O Pioneers! The Slant Culture Theatre Festival Opens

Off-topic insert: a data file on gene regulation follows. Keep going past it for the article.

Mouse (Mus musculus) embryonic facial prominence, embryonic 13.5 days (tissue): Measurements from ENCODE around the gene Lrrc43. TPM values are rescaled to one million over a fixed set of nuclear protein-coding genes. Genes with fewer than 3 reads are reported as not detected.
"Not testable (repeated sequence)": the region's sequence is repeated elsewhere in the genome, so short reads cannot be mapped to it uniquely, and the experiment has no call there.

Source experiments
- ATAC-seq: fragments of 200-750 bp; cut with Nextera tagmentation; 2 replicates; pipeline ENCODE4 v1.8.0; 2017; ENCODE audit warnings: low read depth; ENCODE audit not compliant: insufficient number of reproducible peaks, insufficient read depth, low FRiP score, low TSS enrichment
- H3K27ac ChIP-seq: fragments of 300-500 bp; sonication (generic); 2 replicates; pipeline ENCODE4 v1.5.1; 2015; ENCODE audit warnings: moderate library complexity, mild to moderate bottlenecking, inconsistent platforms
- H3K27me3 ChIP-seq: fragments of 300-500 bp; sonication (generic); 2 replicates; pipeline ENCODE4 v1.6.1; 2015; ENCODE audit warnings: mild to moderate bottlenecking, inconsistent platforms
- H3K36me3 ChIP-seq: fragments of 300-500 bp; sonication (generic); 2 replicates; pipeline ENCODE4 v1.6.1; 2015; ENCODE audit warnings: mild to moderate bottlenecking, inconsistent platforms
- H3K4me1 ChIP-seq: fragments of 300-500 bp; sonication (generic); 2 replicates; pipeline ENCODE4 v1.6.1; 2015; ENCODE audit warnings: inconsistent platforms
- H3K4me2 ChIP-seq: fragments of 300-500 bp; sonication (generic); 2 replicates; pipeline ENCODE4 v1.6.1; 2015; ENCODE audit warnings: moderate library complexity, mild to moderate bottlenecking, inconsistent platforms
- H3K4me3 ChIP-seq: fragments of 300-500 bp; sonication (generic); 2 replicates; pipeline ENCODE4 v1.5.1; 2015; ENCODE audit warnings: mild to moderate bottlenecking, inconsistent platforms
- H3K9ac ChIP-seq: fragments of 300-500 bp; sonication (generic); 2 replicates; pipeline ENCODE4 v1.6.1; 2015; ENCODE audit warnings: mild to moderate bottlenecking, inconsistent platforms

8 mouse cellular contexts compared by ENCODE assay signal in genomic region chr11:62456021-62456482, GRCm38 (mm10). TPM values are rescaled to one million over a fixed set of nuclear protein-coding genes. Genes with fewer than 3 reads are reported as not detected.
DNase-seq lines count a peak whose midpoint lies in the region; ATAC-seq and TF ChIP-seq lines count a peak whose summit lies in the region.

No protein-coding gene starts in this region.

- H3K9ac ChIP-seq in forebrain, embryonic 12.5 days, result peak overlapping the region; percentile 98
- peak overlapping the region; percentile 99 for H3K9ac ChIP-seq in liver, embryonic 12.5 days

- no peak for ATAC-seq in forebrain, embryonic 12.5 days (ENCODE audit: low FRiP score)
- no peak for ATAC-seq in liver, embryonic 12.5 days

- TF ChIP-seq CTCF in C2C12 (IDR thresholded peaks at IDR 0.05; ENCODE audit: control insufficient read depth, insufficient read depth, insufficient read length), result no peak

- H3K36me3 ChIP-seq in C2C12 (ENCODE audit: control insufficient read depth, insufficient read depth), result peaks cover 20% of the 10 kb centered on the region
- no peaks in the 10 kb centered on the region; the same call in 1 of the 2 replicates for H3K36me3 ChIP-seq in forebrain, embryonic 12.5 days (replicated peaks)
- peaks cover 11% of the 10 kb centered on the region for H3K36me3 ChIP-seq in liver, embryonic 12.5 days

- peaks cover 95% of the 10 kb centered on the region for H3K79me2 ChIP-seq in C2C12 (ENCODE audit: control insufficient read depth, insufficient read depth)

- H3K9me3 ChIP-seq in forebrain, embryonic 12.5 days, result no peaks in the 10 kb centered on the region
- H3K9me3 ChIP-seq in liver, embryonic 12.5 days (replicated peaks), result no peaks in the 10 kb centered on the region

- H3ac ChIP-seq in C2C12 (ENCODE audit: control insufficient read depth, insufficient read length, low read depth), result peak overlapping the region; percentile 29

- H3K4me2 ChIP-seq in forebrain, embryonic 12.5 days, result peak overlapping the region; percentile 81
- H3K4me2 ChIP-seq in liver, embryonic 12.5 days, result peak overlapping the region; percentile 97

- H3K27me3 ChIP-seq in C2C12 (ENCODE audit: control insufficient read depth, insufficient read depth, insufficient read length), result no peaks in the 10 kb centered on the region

The Slant Culture Theatre Festival opened over the weekend with a full slate of productions, workshops, special guests and events (read the overview). Five Louisville theater companies joined together to produce a repertory festival featuring five mainstage plays and about a dozen special events. I attended Saturday and Sunday to see all five of the big productions and some guest performances. This scrappy festival has the potential to become one of the most important annual arts events in the city, and this weekend the pioneer energy was palpable throughout the Walden Theatre building. As venues go, Walden is nice and small, so moving between the larger Nancy Niles Sexton theater on the first floor and the intimate, 35-seat Alt Space on the second floor is easy to manage, even during tight transitions between shows. There's a bar set up in the lobby, where musicians like Justin Lewis set up and play for folks gathering during breaks between shows. But you have to build in time to linger. If, like me, you go on a marathon quest to see as many shows as possible in one evening, you won't see much of the lobby because curtain times are stacked close together and none of the shows have intermissions. And if, like me, you miss your one chance to hit up the food truck parked outside, know that Spinelli's is a close walk up the street for a quick slice of pizza and Baxter Station is available down the block for a more leisurely break. On Saturday, I picked up tickets for Walden's "Salvation Road," Savage Rose Classical Theatre's "The Man With the Flower in His Mouth," Le Petomane's "5 Things," Louisville Improvisor's "Buy the Book" and special guest Typecast Publishing's "Scuffletown." Whew. Written by D.W. Gregory, "Salvation Road" is about three teens who hit the road to find a sister who's gone missing in a religious cult. Performed by Walden's teen acting students, "Salvation Road" is a nice showcase for the up-and-coming actors in the company, though if you're used to seeing young adults play teenagers on stage and screen, it's a bit of an adjustment to watch actual fifteen-year-olds working. At times the play lingered too long in the "telling" mode, and a sympathetic nun character functioned more as a knowledge delivery system than a three-dimensional character. The emotional arc of the play isn't resolved as well as it could be, but it does offer its teen actors meaty and age-appropriate contemporary roles (Chris Lockhart as the mellow Duffy gets all of the laughs, which end up more powerful than the pathos in this context). After a quick pizza break, I hit up the Alt Space for the first time for Savage Rose's production of Luigi Pirandello's "The Man With the Flower in His Mouth." The intimate space is perfect for this surreal one-act dialog between two men passing the evening in an all-night train station café. The play is quietly poetic, and Tad Chitwood (the title character) and Gerry Rose (The Peaceful Customer) enjoy a rattling chemistry that keeps us emotionally off-kilter throughout the entire arresting 30 minutes. I had a very quick turnaround between shows, but I was able to slip into Le Petomane's "5 Things" into the back of the Nancy Niles Sexton seats during their opening scene. I saw this show last summer and it remains one of my all-time favorite Le Petomane shows (that's saying something). The members of the ensemble create their original shows together, and the result is funny, musical, educational and a bit tear-jerky at the end.This one springs from what sounds like the beginning of a joke: a record store clerk, an independent bookseller and a video store clerk all walk into the unemployment line (stop me if you've heard this before). Greg Maupin (records), Abigail Bailey Maupin (books) and Kyle Ware (movies) select their top five all-time favorites to keep them company on the proverbial desert island, pulling their offerings from the magic baby pool to which they pray. It's weird, it's funny, and it's very, very smart. Original musical numbers abound (the soundtrack is available online), and not only do we learn why Kurosawa is such an important influence on film, we learn about genres like mid-century surrealism and terms like counterpoint and epistolary. And for a play about why we must cherish tangible media in the face of its endangerment, it's not heavy-handed at all. After another short break, I headed back into the theater for the first half of the Improvisor's "Buy the Book." Yep, I'm the person who leaves halfway through a show to go to another show. But with improv comedy, it's not like missing the end affects your enjoyment of the beginning, and Chris Mattingly's "Scuffletown" show was a one-night-only production and it's impossible to sneak into or out of the Alt Space. "Buy the Book" features local authors reading portions of their books (Saturday night's was Barry Bernson reading from his broadcasting career memoir) that are then interpreted to wacky ends by the improv company. Because it is currently en vogue in critical writing to reveal one's biases, I will admit that improv makes me very, very nervous. I am in awe of the actors' bravery and willingness to fail big, but watching it just fills me with anticipatory dread. Will this be the scene that kills them? The improvisors take Bernson's memoir in places he likely never imagined—to the Great Wall of China, to sleepaway camp with "Friday the 13th"'s Jason Voorhees, and every show is unique. Other authors coming up are John Boel and Tom Owen (please report back on what they do with "The History of Pigs in Louisville"). Upstairs, Typecast Publishing, a boutique literary press headquartered here in Louisville, presented "Scuffletown," a night of words and Bluegrass banjo music by poet Chris Mattingly. Mattingly's work is a tonic for those weary of prettied-up, whimsical poems. His poems reclaim vernacular language (his ode to "ain't" as a meditative hillbilly ohm stands out) and the characters in his poems are crumbling ruins, people beaten down by life and work who snatch moments of beauty when and where they can. Plus, the man plays a mean banjo. Again, the intimate Alt Space worked well for this small show, and kudos to the festival producers for arranging for the right-size venue for each production. I came back the next day to see the remount of Theatre 's "The Debate Over Courtney O'Connell of Columbus, Nebraska." Directed by Gil Reyes, this was 's very first show, but a brand-new cast is worth seeing even if you caught it the first time last summer. It's a big-concept show rendered in small, personal strokes: in this town, a woman's first love has the right to challenge her fiancé to a public debate for her hand, and the woman's selection at the end of the debate is legally binding, even if that means she has to marry a guy who still uses a Nintendo-based taxonomy to make sense of his world.Courtney (Emily Hyberger) is engaged to James (Michael Mayes), who's rich, successful, confident and likes to surf. But her trainwreck of a first boyfriend Scooner (Zachary Burrell) wants to make one last-ditch attempt at winning her back, despite all of the empirical evidence against his suitability. Thomas (Corey Music) is Scooner's best friend and referee for the debate. Depending on your sensibilities, Scooner is either an endearing underdog or a lucky near-miss, and your opinion will end up mattering more than you might expect. As I found out, it's possible to see a lot in a weekend, and I could have made much more use of my pass had I been free all day on Saturday and Sunday. It's pretty good value—$55 gets you an all-access week-long pass, and even if you only see the shows I saw, that shakes out to about $9 per production. After a short break, the festival resumes Wednesday and runs through Sunday evening. A full list of remaining events is online, including nightly afterparties at venues around town.